Poland Monetary Policy


Poland: Central Bank holds interest rates at its first meeting in 2012

January 11, 2012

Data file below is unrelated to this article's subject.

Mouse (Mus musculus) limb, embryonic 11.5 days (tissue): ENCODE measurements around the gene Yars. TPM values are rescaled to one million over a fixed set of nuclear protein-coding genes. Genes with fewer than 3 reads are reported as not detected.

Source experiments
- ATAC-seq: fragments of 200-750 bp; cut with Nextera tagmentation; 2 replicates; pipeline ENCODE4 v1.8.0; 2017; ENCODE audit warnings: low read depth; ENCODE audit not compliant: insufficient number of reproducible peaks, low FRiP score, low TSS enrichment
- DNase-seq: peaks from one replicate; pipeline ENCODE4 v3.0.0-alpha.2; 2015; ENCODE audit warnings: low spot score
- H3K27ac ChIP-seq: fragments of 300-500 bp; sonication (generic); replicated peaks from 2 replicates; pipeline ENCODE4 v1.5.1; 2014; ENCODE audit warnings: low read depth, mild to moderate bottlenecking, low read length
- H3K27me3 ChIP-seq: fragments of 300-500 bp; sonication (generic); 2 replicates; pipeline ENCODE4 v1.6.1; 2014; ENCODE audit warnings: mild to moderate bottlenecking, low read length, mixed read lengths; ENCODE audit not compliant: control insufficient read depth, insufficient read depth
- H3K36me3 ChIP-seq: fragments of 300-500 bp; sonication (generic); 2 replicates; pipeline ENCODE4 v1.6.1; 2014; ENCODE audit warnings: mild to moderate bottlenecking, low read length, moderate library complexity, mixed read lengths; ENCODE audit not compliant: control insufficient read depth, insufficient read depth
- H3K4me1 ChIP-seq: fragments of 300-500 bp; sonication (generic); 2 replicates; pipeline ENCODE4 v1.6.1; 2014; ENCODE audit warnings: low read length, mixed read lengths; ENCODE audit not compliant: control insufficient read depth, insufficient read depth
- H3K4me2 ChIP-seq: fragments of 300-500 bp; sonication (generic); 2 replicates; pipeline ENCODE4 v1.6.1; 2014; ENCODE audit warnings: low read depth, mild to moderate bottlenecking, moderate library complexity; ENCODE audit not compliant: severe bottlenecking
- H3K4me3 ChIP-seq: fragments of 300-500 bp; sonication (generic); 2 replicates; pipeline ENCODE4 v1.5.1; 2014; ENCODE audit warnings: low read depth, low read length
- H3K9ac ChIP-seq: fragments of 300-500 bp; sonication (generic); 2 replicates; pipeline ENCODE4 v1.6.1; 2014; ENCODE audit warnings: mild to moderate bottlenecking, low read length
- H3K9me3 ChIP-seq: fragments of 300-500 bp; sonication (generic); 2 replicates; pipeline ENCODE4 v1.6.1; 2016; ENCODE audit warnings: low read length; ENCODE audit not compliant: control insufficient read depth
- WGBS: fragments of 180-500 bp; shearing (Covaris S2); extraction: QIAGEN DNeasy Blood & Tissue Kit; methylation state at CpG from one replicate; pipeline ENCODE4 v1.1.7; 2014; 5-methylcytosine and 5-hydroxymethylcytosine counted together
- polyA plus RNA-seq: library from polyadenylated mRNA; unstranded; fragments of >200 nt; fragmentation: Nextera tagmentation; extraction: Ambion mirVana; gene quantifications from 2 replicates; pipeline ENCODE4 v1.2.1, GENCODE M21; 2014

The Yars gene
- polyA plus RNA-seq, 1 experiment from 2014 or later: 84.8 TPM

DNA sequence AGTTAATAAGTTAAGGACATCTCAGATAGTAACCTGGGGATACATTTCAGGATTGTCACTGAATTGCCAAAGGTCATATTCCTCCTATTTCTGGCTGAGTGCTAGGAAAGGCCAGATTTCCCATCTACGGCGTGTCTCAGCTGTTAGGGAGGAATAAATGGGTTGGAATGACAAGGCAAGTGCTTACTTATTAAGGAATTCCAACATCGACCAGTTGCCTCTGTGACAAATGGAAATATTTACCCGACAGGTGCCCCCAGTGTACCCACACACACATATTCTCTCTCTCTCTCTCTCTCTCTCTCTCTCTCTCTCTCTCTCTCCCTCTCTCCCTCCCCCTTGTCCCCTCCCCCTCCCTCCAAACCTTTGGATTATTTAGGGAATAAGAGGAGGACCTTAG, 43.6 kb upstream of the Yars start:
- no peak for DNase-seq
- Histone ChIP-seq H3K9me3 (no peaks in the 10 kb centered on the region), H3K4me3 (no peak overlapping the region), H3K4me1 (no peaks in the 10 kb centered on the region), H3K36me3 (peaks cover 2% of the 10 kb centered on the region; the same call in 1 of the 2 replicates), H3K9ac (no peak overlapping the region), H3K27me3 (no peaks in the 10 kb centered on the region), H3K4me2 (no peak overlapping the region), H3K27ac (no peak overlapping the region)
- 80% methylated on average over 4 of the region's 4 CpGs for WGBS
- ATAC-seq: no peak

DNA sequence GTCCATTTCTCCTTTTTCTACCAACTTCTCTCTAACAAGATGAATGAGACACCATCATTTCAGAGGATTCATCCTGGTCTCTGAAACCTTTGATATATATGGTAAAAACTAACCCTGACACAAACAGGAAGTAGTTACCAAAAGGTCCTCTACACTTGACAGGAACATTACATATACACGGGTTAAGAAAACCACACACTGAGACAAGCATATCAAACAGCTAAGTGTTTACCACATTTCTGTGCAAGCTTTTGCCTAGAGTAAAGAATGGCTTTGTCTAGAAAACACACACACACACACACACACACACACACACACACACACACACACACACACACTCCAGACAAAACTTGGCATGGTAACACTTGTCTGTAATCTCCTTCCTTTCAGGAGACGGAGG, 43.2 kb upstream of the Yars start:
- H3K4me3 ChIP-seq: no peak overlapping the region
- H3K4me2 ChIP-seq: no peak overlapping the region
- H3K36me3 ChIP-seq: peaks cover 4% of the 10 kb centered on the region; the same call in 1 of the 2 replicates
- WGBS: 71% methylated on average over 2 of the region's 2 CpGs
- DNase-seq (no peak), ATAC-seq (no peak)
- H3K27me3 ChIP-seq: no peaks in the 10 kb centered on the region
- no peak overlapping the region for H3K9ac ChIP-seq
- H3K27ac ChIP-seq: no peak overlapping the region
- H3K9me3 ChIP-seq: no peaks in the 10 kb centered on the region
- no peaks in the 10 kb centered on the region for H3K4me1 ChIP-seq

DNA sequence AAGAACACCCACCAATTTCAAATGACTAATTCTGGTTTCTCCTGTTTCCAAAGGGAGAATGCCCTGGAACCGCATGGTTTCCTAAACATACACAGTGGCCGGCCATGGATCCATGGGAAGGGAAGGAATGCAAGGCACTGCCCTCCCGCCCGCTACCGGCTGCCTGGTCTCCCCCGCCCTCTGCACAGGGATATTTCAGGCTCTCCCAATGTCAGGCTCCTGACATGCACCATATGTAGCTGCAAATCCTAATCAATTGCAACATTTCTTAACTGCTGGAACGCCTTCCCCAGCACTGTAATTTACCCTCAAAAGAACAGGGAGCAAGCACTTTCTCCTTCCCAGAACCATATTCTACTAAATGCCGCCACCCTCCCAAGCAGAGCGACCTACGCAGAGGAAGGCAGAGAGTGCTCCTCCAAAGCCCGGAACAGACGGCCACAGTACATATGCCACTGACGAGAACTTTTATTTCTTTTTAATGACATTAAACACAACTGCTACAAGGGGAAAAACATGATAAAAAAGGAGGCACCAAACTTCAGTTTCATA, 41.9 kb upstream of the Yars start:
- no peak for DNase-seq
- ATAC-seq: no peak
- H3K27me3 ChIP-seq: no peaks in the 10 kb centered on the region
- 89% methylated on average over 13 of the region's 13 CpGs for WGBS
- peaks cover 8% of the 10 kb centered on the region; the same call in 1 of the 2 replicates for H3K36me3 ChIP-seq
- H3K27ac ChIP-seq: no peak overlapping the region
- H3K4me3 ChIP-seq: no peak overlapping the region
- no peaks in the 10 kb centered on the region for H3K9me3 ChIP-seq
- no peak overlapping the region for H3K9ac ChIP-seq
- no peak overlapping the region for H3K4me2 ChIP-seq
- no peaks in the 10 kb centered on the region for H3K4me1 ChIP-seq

At its 10-11 January monetary policy meeting, the Central Bank left interest rates unchanged at 4.50% for a seventh consecutive month, in a move that was widely expected by the market. Interest rates have thus remained unchanged since June, when the Bank raised rates by 25 basis points. The National Bank of Poland (NBP) cited weakening growth in the Euro area and heightened volatility in the financial markets as the main factors behind its decision. The Bank also stressed that the domestic economy has performed relatively well in the final quarter of 2011, although it expects slower economic growth throughout 2012. The Central Bank maintained its opinion that ?in the medium term inflation will be curbed by gradually decelerating domestic demand amidst fiscal tightening, including reduced public investment spending, and interest rate increases implemented in the first half of 2011, as well as the expected global economic slowdown.? At the same time, monetary authorities warned that ?the impact of the situation in the global financial markets on the zloty exchange rate together with a possible rise in commodity prices continues to be an upside risk to domestic price developments.? On 30 December, the zloty traded at 4.47 per EUR, which represented a 0.9% increase compared with the previous month. Overall, in 2011, the zloty dropped 12.6% versus the EUR.


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